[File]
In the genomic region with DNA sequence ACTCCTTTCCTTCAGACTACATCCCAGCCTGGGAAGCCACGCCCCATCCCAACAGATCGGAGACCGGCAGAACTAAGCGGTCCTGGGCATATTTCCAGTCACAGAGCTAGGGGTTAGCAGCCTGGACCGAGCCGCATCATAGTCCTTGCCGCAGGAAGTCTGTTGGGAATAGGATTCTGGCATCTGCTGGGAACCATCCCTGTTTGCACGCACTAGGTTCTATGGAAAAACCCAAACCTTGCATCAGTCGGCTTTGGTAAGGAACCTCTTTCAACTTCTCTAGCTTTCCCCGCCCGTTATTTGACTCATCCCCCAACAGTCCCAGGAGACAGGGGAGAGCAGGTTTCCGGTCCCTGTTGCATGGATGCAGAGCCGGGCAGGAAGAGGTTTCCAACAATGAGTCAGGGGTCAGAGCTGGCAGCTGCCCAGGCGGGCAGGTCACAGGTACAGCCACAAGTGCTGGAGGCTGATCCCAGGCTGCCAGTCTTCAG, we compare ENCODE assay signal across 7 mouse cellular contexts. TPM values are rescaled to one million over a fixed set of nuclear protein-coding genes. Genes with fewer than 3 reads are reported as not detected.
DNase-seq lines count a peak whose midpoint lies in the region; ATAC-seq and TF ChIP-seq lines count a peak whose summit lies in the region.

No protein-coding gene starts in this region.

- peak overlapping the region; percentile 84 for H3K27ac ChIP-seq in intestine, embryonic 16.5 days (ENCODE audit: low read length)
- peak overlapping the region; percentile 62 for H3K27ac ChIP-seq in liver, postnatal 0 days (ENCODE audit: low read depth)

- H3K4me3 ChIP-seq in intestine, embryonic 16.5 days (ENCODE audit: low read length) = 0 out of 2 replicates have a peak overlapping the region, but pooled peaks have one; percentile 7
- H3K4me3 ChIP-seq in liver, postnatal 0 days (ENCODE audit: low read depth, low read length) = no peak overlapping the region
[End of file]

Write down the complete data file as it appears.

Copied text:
In the genomic region with DNA sequence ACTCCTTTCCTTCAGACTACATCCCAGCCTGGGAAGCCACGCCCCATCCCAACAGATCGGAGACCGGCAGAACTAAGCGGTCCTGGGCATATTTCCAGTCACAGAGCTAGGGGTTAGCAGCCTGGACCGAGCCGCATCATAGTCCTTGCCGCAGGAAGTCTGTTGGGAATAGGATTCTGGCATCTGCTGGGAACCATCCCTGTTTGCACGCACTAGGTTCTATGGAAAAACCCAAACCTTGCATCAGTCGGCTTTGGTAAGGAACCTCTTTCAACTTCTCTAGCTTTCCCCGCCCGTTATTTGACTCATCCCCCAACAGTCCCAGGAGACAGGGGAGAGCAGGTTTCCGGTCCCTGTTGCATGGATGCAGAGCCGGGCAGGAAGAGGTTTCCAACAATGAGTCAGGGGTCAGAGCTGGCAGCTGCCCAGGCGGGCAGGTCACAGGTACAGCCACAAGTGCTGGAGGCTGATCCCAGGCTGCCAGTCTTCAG, we compare ENCODE assay signal across 7 mouse cellular contexts. TPM values are rescaled to one million over a fixed set of nuclear protein-coding genes. Genes with fewer than 3 reads are reported as not detected.
DNase-seq lines count a peak whose midpoint lies in the region; ATAC-seq and TF ChIP-seq lines count a peak whose summit lies in the region.

No protein-coding gene starts in this region.

- peak overlapping the region; percentile 84 for H3K27ac ChIP-seq in intestine, embryonic 16.5 days (ENCODE audit: low read length)
- peak overlapping the region; percentile 62 for H3K27ac ChIP-seq in liver, postnatal 0 days (ENCODE audit: low read depth)

- H3K4me3 ChIP-seq in intestine, embryonic 16.5 days (ENCODE audit: low read length) = 0 out of 2 replicates have a peak overlapping the region, but pooled peaks have one; percentile 7
- H3K4me3 ChIP-seq in liver, postnatal 0 days (ENCODE audit: low read depth, low read length) = no peak overlapping the region